In Brief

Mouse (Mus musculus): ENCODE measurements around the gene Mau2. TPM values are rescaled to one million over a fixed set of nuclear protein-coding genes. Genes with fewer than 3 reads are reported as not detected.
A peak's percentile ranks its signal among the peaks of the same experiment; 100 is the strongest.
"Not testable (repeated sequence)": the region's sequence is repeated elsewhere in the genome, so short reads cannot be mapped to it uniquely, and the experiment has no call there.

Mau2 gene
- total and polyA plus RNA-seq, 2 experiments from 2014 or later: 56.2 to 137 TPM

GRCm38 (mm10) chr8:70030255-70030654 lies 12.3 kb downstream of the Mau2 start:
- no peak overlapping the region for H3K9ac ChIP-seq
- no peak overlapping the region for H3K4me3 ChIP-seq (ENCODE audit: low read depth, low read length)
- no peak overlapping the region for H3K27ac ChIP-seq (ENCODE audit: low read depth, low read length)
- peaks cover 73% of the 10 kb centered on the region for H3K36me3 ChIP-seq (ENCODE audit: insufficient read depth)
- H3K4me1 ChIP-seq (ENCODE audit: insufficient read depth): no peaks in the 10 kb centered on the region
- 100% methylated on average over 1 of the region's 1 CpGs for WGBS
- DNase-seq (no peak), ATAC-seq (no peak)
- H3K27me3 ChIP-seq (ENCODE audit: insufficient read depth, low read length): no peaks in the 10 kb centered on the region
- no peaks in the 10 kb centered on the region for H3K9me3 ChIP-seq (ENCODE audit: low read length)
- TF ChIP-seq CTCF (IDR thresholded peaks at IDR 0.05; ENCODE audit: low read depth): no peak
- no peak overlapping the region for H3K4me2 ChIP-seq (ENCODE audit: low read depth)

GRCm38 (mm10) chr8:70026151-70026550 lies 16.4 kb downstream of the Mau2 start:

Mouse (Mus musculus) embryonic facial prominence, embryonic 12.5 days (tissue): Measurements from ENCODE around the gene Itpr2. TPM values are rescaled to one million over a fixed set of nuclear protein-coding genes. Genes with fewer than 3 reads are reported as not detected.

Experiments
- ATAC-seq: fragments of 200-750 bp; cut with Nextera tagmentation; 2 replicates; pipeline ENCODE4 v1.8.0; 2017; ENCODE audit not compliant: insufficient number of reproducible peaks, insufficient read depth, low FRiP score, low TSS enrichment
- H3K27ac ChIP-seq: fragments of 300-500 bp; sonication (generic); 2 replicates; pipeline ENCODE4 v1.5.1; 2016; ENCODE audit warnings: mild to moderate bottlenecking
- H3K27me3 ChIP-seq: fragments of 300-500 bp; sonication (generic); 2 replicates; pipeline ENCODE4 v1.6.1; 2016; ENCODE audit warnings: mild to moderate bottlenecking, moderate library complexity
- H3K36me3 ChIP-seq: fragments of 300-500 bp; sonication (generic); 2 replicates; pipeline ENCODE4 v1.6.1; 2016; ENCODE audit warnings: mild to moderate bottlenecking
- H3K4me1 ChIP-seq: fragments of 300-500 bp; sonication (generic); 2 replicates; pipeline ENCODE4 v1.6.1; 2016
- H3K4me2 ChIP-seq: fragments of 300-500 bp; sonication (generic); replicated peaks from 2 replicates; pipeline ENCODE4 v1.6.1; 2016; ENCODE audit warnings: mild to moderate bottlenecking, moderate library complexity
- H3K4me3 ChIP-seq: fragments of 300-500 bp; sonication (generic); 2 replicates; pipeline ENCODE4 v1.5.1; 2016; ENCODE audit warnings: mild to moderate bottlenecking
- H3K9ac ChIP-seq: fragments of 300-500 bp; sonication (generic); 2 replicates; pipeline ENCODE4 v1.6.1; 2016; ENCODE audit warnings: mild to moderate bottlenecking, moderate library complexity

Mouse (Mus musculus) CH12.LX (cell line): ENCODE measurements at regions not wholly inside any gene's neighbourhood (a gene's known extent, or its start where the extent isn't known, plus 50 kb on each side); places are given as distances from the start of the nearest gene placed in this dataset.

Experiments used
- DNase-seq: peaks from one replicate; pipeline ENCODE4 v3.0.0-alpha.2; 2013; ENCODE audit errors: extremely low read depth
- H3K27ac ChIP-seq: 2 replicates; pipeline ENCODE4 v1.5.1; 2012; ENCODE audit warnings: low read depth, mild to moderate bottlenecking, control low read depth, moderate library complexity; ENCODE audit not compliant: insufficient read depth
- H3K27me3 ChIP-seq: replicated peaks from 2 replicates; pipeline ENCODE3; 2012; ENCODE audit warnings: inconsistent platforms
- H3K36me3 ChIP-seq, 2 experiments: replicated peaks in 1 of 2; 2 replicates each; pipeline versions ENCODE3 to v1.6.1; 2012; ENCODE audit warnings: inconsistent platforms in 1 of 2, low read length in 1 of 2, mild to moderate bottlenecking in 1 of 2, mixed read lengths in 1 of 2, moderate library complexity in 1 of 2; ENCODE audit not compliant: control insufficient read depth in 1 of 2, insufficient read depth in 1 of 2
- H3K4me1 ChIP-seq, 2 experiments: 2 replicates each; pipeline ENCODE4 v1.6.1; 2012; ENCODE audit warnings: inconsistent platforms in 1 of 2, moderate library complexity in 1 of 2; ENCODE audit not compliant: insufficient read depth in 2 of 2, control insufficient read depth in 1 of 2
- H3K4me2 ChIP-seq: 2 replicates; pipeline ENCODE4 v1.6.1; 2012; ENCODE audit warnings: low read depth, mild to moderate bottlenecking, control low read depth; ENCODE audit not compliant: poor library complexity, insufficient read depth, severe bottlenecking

Gov’t will only accept cash bids for Emporiki Bank, minister says Economy Minister Giorgos Alogoskoufis told Parliament yesterday that the state will maintain its 11 percent stake in Emporiki Bank if acquisition offers are not satisfactory. «The state will accept cash or a cash equivalent and will not at any rate take the risk of other companies’ stock fluctuations,» Alogoskoufis said, in a reference to Bank of Cyprus’s cash-and-shares bid. He also said all budget figures are within target, with the course of revenues being «beyond expectations.» He insisted that the deficit will be reduced below 3 percent in 2007, despite estimates to the contrary by the European Commission, and public spending will go down to 44.7 percent of gross domestic product this year from 48.2 percent in 2004. Greece sells 2.1-bln-euro bond 9 bps above Euribor LONDON (Reuters) – Greece sold a 2.1-billion-euro ($2.65 billion), 12-year floating rate note (FRN) yesterday, the banks managing the sale said. The bond was sold at par and pays a coupon of 9 basis points over six-month Euribor, joint bookrunners Alpha Bank, EFG Eurobank, HSBC, Lehman Brothers, National Bank of Greece and Piraeus Bank said, in line with earlier spread guidance. Spyros Papanicolaou, head of Greece’s Public Debt Management Agency (PDMA), said: «This was a strategic issue, a private placement done by six banks. It was scheduled since the start of the year. It’s not extra borrowing.» A syndicate official at one of the banks said domestic investors bought most of the FRN. Greece, known in debt markets as the Hellenic Republic, holds an A1 credit rating from Moody’s Investors Service, and A credit ratings from Standard & Poor’s and Fitch Ratings. It sold a similar 3.5-billion-euro, 12-year FRN in April 2005, according to Reuters data. FDI low Greece attracted no more than $600 million (478 million euros) in foreign direct investment (FDI) during 2005, ranking last among countries of the Organization for Economic Cooperation and Development (OECD). This constituted a 71 percent decline from 2004 ($2.1 billion). Last year there was also an outpouring of $1.5 billion in FDI. In the 1996-2005 period Greece received $9.7 billion in FDI, finishing only above Iceland among OECD members. Property rates House prices rose by 7.9 percent in the first quarter of the year, a recent report by international property consultancy Knight Frank suggested, against a global average of 6.1 percent. Greece stands 13th in the world in price increases, having ranked 20th in the Q1 of 2005 with 4.2 percent. Knight Frank said the international housing market is entering a consolidation stage with the price rise rate clearly slowing down.

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